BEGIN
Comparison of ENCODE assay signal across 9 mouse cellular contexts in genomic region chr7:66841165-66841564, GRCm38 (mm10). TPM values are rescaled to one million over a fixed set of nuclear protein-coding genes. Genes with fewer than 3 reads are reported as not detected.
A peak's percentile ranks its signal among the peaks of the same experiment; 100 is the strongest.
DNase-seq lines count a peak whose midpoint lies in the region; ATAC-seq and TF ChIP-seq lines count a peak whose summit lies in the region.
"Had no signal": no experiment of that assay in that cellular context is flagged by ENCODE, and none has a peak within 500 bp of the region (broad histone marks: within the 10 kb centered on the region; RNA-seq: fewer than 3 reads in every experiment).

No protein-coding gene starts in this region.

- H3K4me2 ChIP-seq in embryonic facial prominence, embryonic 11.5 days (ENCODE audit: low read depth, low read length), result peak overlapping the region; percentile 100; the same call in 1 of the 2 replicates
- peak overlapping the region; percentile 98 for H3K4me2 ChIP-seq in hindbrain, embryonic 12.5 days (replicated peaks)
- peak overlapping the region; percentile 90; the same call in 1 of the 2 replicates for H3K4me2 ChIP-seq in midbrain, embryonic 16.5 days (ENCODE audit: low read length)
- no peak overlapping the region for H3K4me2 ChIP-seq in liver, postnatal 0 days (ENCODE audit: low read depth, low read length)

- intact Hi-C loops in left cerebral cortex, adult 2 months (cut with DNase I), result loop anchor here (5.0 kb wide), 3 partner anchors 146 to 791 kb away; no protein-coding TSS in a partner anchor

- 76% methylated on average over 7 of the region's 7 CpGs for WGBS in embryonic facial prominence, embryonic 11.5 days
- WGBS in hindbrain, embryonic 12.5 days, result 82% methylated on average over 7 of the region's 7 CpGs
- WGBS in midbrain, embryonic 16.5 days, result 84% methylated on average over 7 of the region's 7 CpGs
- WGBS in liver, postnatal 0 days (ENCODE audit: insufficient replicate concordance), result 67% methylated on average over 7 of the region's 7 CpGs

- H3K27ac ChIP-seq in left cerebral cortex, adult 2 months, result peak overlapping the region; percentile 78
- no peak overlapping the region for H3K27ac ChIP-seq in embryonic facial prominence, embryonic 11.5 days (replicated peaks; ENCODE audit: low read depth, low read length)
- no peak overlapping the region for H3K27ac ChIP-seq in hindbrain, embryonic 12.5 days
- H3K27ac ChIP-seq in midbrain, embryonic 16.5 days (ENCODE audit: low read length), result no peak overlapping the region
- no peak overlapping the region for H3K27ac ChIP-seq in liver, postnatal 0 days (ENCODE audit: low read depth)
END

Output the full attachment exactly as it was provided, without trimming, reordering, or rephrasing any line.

Comparison of ENCODE assay signal across 9 mouse cellular contexts in genomic region chr7:66841165-66841564, GRCm38 (mm10). TPM values are rescaled to one million over a fixed set of nuclear protein-coding genes. Genes with fewer than 3 reads are reported as not detected.
A peak's percentile ranks its signal among the peaks of the same experiment; 100 is the strongest.
DNase-seq lines count a peak whose midpoint lies in the region; ATAC-seq and TF ChIP-seq lines count a peak whose summit lies in the region.
"Had no signal": no experiment of that assay in that cellular context is flagged by ENCODE, and none has a peak within 500 bp of the region (broad histone marks: within the 10 kb centered on the region; RNA-seq: fewer than 3 reads in every experiment).

No protein-coding gene starts in this region.

- H3K4me2 ChIP-seq in embryonic facial prominence, embryonic 11.5 days (ENCODE audit: low read depth, low read length), result peak overlapping the region; percentile 100; the same call in 1 of the 2 replicates
- peak overlapping the region; percentile 98 for H3K4me2 ChIP-seq in hindbrain, embryonic 12.5 days (replicated peaks)
- peak overlapping the region; percentile 90; the same call in 1 of the 2 replicates for H3K4me2 ChIP-seq in midbrain, embryonic 16.5 days (ENCODE audit: low read length)
- no peak overlapping the region for H3K4me2 ChIP-seq in liver, postnatal 0 days (ENCODE audit: low read depth, low read length)

- intact Hi-C loops in left cerebral cortex, adult 2 months (cut with DNase I), result loop anchor here (5.0 kb wide), 3 partner anchors 146 to 791 kb away; no protein-coding TSS in a partner anchor

- 76% methylated on average over 7 of the region's 7 CpGs for WGBS in embryonic facial prominence, embryonic 11.5 days
- WGBS in hindbrain, embryonic 12.5 days, result 82% methylated on average over 7 of the region's 7 CpGs
- WGBS in midbrain, embryonic 16.5 days, result 84% methylated on average over 7 of the region's 7 CpGs
- WGBS in liver, postnatal 0 days (ENCODE audit: insufficient replicate concordance), result 67% methylated on average over 7 of the region's 7 CpGs

- H3K27ac ChIP-seq in left cerebral cortex, adult 2 months, result peak overlapping the region; percentile 78
- no peak overlapping the region for H3K27ac ChIP-seq in embryonic facial prominence, embryonic 11.5 days (replicated peaks; ENCODE audit: low read depth, low read length)
- no peak overlapping the region for H3K27ac ChIP-seq in hindbrain, embryonic 12.5 days
- H3K27ac ChIP-seq in midbrain, embryonic 16.5 days (ENCODE audit: low read length), result no peak overlapping the region
- no peak overlapping the region for H3K27ac ChIP-seq in liver, postnatal 0 days (ENCODE audit: low read depth)